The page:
Effect of perfusion rate of cholinergic agonist on sinus node automaticity

Jerod M. Loeb, John M. deTarnowsky, Timothy R. Aksamit

Research output: Contribution to journalArticlepeer-review

5 Scopus citations


Recent evidence supports a complex relationship between pressure in the sinus node artery and heart rate. In addition, it has been suggested that acetylcholine effects vary depending upon the pressure at which the drug is injected. We examined the cardiac chronotropic responses to acetylcholine, delivered via the sinus node artery using a constant flow perfusion technique. Dogs were anesthetized with chloralose and prepared to record ECG, arterial pressure and bipolar electrograms from the sinus node, sulcus terminalis, right atrium, right ventricle and His bundle. The sinus node artery was catheterized, distribution verified and autologously perfused via the femoral artery. Both vagi and both stellate ganglia were transected. Analog data were processed by computer for each cycle length during perfusion with normal Tyrode solution or Tyrode solution containing acetylcholine. Perfusion of normal Tyrode solution (1-4 ml/min) resulted in prolongation in cycle length which was greater at higher flow rates but rapidly dissipated at all flow rates. Beyond mechanically-induced bradycardia, acetylcholine initially prolonged cycle length but cycle length prolongation faded with time. Delivery of acetylcholine at higher flow rates resulted in significantly greater prolongation of cycle length. Cycle length always returned back toward control although perfusion of acetylcholine continued. Thus, responses to acetylcholine are influenced not only by drug concentration but also by the flow rate at which the drug is delivered. This suggests a coupling of mechanical and pharmacologic components of chronotropic influences at the sinus node.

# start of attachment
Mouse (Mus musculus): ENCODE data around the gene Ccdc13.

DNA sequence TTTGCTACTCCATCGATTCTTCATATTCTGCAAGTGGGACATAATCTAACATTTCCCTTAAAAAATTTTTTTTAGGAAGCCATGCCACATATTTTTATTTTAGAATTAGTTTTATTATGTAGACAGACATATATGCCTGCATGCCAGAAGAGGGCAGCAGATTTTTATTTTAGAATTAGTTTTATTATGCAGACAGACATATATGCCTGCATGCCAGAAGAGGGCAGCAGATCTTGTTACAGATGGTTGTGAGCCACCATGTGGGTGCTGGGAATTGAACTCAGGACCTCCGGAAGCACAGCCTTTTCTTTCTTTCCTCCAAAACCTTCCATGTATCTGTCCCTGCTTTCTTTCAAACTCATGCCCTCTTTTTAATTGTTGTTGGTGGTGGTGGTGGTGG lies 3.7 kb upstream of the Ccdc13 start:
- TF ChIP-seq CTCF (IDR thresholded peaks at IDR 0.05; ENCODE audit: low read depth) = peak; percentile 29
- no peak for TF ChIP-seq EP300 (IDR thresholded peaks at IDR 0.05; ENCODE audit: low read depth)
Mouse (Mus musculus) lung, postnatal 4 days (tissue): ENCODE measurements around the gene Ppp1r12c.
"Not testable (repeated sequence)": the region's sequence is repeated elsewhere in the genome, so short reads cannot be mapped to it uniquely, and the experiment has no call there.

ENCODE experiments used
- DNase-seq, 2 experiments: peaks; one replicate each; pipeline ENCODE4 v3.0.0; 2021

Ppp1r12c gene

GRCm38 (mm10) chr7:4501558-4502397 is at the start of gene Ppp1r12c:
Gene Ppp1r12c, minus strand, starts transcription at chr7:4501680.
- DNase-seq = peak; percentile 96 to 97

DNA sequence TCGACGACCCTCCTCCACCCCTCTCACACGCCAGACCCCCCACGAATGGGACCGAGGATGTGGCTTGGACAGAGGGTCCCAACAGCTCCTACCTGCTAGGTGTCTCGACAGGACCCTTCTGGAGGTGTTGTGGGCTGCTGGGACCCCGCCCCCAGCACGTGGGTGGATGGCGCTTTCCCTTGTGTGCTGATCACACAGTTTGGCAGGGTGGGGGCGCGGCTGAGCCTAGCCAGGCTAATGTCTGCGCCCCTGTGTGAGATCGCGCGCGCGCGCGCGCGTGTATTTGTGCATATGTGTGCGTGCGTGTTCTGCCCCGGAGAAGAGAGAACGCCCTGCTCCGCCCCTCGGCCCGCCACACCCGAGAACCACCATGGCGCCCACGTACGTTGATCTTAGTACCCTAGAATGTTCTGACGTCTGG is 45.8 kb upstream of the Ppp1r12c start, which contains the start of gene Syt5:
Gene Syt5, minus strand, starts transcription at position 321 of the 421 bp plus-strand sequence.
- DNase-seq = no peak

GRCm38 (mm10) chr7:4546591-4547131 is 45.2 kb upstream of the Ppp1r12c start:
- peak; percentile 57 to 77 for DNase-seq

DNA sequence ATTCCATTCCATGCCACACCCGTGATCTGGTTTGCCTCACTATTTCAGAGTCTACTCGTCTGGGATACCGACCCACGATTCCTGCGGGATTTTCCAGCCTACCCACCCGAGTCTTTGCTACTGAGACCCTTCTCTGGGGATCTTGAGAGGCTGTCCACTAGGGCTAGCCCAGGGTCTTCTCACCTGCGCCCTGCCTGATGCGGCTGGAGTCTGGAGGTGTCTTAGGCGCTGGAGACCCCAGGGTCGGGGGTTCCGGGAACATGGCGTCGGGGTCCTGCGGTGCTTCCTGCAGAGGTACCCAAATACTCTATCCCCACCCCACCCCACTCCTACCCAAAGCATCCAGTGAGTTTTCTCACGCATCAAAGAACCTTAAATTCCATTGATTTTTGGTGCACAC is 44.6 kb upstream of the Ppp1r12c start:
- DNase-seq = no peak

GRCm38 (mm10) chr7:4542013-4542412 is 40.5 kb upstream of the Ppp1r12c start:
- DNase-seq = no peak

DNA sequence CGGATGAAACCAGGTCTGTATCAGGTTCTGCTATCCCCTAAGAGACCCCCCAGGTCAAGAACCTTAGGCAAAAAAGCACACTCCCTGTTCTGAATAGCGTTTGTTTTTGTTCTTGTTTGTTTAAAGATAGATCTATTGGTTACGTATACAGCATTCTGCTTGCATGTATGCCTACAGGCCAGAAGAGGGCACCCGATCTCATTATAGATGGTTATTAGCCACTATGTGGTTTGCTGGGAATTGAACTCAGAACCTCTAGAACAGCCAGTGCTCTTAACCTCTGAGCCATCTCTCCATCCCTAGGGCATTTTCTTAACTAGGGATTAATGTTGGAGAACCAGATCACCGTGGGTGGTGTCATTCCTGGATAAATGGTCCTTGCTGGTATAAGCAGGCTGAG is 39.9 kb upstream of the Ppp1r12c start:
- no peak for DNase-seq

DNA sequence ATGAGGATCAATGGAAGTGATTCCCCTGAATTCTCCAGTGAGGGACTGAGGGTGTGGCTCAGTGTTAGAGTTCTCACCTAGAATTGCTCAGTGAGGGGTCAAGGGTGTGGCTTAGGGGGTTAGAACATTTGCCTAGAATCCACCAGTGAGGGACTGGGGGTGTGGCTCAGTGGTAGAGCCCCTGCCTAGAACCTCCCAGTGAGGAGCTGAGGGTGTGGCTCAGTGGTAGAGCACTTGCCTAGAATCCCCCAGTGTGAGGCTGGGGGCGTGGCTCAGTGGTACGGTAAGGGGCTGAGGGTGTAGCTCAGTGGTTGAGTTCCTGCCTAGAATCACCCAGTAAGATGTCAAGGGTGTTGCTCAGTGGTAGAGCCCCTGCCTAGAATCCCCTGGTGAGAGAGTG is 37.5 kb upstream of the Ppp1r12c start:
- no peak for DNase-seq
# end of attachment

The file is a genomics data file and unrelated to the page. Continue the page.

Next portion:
Original languageEnglish (US)
Pages (from-to)287-294
Number of pages8
JournalJournal of Electrocardiology
Issue number3
StatePublished - 1985

ASJC Scopus subject areas

  • Cardiology and Cardiovascular Medicine


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